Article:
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Why India needs a sports regulator

An independent body along the lines of Sebi can balance autonomy with responsibility in sports governance

The autonomy of sports federations is not a shield against accountability. istockphoto.
The autonomy of sports federations is not a shield against accountability. istockphoto.

The narrative of Indian sport is undergoing a transformation. For the longest time, we were sold the story that we were not genetically and otherwise predisposed to achieve at sport. Sport, it was postulated, was not part of our “culture". We were told that this was just the way it was—that national sporting mediocrity was inevitable. First a handful, and then a flurry of our athletes, across disciplines, have now permanently demolished that myth.

When myths are busted, there is quite naturally a sense of awakening and enthusiasm. Equally, there are collective feelings of deep guilt at having got it so wrong for so long. At a time when calm heads and thoughtful planning will be key virtues to consolidate the gains Indian athletes have made, these phenomena risk systemic imbalance and overcompensation. This is where good governance must step in to bring balance and leadership.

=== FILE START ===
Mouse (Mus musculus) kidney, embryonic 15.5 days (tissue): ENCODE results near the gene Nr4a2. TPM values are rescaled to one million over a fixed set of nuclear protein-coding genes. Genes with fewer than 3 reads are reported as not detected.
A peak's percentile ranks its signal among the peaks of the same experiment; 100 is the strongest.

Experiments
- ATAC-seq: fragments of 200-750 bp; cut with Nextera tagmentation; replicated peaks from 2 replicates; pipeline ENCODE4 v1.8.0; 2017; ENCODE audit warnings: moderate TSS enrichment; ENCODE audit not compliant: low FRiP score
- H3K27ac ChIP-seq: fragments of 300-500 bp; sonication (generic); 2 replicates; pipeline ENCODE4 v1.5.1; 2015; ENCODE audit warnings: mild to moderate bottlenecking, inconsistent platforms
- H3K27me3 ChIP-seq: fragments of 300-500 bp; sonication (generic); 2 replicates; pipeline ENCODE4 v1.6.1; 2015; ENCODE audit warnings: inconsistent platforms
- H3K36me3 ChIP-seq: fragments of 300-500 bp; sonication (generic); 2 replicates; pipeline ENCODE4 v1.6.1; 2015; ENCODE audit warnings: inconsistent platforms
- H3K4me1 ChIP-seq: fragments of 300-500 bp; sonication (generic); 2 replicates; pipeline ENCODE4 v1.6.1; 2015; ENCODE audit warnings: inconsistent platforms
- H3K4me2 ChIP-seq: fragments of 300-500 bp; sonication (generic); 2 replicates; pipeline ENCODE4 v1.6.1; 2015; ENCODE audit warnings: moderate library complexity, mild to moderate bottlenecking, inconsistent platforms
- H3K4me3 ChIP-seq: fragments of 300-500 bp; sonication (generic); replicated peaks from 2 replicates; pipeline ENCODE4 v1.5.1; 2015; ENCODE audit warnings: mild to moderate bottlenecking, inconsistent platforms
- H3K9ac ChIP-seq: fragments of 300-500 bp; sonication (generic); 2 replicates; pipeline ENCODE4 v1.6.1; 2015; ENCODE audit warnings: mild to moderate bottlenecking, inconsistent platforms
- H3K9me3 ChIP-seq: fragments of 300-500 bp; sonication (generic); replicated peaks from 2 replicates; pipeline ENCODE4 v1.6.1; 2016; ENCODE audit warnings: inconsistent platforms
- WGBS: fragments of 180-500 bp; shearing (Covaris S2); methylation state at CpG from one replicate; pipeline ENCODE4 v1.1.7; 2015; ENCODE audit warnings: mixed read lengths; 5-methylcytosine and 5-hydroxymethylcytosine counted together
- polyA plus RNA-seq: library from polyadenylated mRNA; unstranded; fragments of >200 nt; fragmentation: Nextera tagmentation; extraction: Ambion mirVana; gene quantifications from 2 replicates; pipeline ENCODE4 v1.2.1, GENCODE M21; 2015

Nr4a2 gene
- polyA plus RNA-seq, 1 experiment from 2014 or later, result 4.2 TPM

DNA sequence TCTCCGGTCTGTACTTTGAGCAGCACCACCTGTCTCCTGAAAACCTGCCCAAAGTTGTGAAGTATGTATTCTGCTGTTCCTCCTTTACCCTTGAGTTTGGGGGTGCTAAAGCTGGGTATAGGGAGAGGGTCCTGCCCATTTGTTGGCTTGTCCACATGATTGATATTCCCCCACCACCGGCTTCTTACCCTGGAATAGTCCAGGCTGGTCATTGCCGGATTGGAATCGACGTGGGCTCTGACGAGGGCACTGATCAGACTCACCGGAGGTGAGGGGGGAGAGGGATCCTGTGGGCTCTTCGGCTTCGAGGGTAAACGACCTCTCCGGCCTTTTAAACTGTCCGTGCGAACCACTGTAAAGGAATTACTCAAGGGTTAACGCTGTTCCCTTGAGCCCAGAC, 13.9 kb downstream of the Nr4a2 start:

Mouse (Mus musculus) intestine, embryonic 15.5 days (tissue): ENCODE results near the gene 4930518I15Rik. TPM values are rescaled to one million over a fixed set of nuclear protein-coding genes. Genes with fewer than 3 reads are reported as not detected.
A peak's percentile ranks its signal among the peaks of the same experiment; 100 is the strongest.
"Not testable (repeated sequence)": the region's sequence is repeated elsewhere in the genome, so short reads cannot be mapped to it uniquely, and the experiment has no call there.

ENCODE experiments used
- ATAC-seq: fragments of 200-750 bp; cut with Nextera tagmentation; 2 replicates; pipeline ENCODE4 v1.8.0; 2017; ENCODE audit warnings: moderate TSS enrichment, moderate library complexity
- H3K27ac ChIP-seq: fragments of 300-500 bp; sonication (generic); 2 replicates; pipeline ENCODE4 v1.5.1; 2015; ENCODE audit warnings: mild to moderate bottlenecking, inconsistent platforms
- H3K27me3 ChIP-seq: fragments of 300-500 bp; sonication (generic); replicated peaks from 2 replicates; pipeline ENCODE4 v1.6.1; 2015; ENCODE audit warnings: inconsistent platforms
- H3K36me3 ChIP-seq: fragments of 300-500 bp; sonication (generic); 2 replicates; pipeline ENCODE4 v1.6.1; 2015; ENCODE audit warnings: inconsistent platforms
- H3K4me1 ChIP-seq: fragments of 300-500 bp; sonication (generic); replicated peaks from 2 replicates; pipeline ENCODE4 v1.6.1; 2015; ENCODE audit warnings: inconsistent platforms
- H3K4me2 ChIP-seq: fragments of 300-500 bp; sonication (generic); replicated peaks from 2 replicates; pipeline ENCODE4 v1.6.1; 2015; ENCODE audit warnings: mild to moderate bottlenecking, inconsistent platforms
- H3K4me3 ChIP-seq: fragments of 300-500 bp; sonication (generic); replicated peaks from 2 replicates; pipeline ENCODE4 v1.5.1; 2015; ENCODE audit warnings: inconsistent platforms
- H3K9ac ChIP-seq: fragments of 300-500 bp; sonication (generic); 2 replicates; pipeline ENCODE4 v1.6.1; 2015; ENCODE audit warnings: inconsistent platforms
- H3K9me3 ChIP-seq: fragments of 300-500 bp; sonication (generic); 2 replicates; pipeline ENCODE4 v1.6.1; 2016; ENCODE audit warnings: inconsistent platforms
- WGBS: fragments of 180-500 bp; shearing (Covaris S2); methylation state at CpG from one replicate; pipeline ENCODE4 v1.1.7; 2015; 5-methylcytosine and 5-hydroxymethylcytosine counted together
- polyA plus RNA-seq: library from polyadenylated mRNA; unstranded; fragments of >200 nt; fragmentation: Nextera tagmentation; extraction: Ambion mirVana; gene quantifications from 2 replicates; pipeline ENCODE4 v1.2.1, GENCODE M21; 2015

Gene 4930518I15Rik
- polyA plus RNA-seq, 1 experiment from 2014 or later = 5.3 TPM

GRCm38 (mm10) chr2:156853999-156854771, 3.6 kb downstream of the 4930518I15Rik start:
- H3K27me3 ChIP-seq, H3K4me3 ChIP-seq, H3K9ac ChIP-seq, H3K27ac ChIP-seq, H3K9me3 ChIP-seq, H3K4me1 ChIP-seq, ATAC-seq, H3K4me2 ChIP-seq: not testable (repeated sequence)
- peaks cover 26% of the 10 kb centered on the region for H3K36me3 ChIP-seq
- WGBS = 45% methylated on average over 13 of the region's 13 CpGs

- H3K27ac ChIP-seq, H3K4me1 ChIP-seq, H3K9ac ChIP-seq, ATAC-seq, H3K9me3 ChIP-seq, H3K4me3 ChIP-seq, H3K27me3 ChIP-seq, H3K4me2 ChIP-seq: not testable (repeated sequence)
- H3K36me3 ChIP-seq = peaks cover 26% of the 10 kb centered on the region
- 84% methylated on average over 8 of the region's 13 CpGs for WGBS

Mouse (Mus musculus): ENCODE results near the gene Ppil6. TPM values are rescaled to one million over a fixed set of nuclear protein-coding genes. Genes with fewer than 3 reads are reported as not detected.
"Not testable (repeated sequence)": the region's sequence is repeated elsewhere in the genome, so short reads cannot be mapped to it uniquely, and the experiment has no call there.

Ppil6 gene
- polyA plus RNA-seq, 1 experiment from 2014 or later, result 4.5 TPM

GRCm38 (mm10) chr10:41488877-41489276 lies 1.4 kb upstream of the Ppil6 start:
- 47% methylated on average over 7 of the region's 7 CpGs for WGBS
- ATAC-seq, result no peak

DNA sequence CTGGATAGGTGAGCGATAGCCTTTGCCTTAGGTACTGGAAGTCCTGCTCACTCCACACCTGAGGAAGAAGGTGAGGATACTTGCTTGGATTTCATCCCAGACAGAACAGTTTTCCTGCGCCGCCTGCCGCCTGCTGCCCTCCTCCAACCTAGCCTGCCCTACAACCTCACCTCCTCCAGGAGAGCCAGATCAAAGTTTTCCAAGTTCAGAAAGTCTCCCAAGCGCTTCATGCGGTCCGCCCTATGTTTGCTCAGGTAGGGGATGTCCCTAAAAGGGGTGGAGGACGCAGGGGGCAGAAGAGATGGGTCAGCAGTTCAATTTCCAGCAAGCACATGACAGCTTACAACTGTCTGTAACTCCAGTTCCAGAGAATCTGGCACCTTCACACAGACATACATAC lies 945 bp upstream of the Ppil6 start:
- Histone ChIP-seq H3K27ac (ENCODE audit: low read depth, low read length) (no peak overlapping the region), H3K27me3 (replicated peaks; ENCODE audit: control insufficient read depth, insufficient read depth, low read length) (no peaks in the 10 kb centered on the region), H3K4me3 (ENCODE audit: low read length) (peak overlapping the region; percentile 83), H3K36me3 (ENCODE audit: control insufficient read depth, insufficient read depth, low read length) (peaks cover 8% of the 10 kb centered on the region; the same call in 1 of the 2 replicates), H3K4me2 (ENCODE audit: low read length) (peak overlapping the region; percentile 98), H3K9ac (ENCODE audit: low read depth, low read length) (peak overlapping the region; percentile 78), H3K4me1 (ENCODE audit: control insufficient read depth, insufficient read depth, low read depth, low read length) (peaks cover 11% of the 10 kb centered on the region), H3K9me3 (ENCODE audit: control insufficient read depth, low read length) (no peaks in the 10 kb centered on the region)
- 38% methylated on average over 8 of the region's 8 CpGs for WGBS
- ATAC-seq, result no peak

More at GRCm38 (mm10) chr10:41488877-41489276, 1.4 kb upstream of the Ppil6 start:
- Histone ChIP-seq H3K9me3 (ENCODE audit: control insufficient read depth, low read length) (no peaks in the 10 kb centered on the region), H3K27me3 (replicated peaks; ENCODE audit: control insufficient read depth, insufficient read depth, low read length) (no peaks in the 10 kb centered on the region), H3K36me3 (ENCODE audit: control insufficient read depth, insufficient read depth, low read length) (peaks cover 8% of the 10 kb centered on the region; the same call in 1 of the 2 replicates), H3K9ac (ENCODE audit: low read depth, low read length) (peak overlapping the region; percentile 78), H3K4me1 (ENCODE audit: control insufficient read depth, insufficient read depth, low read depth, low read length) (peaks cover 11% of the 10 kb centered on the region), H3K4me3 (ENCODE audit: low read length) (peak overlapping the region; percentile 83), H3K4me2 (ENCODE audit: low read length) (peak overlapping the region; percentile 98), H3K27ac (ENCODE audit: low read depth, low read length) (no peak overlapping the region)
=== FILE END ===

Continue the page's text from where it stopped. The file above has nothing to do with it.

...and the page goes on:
Calls for better sports governance are hardly new. In fact, the subject is one of the oldest tropes in the Indian sports narrative. For too long, sports federations have enjoyed absolutist powers with little accountability and have used principles of “autonomy" to deflect accountability rather than self-govern responsibly. While there is never a bad time for better governance, I believe there has never been a more important time in Indian sport for it.